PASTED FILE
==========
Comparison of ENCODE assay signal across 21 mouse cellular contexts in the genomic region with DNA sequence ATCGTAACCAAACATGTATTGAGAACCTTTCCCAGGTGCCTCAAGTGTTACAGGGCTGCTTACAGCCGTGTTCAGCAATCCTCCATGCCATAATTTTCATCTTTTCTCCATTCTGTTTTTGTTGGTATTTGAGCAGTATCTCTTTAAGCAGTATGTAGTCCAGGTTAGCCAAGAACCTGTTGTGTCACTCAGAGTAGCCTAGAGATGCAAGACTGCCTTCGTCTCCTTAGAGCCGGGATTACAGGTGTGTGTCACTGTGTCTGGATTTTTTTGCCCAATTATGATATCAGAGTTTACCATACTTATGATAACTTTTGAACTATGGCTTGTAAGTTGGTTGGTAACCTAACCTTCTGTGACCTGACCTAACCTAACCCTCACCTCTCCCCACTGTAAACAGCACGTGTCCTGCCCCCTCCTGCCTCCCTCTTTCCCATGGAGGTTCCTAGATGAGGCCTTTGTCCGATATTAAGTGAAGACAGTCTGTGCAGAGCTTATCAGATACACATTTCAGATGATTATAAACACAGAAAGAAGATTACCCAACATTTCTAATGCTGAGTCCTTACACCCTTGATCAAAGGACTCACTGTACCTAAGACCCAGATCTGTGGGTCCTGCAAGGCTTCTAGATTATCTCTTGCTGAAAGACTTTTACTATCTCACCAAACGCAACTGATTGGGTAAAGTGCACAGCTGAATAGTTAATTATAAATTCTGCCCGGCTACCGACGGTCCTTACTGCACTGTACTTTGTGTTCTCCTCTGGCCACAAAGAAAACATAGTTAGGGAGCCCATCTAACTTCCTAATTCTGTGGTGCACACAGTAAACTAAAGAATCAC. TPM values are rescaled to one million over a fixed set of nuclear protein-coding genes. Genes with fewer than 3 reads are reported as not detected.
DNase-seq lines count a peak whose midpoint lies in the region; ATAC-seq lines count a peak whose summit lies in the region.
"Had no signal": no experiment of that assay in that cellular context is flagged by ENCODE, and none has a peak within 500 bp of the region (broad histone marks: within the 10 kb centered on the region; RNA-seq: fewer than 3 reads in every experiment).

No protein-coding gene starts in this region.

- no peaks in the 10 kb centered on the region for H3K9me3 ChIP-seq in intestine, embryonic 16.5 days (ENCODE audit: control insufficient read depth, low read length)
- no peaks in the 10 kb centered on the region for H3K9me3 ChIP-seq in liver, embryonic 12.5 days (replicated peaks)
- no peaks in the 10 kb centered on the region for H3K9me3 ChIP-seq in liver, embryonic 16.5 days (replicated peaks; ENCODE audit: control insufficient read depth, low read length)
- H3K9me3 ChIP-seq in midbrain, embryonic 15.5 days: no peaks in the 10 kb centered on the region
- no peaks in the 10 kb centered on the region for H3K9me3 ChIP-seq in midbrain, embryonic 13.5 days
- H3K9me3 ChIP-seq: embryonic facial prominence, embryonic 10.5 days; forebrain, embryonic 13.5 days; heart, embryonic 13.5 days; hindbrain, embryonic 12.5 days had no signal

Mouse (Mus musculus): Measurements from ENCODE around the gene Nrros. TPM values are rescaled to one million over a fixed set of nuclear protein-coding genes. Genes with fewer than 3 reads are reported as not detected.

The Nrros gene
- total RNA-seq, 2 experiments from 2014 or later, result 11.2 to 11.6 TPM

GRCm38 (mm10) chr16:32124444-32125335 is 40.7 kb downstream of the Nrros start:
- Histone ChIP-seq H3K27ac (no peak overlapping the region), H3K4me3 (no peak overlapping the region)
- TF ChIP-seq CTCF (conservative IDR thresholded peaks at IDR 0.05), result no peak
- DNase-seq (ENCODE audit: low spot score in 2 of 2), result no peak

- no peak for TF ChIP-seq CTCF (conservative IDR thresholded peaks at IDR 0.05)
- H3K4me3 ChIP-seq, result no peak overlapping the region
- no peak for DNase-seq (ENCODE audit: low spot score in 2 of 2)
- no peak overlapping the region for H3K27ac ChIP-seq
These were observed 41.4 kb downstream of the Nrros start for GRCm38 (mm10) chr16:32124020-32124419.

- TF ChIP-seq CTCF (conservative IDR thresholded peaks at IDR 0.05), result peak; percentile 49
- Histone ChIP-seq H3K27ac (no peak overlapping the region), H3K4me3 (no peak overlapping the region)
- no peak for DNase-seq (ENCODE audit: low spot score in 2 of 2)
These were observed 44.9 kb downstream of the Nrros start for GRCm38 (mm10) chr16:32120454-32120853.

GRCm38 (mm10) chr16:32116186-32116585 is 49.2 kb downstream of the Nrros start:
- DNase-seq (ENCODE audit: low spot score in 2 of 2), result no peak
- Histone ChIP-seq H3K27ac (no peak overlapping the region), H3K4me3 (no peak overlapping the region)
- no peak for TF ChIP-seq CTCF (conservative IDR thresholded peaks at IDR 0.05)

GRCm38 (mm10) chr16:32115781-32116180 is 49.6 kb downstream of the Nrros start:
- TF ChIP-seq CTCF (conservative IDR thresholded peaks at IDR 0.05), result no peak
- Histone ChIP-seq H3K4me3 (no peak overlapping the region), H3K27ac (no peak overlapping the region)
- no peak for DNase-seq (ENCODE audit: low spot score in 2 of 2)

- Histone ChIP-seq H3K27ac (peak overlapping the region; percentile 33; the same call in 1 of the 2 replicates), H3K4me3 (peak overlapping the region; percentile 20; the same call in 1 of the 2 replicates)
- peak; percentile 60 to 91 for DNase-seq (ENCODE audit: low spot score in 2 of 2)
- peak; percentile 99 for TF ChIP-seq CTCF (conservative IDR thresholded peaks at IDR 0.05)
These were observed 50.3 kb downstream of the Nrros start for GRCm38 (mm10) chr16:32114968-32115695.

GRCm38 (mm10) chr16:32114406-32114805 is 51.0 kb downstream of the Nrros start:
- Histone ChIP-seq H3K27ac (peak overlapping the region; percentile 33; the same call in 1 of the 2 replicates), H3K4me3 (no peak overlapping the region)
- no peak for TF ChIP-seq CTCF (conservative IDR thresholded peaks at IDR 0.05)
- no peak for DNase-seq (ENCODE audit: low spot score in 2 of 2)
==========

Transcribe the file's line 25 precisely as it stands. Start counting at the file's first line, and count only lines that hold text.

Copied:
- no peak for DNase-seq (ENCODE audit: low spot score in 2 of 2)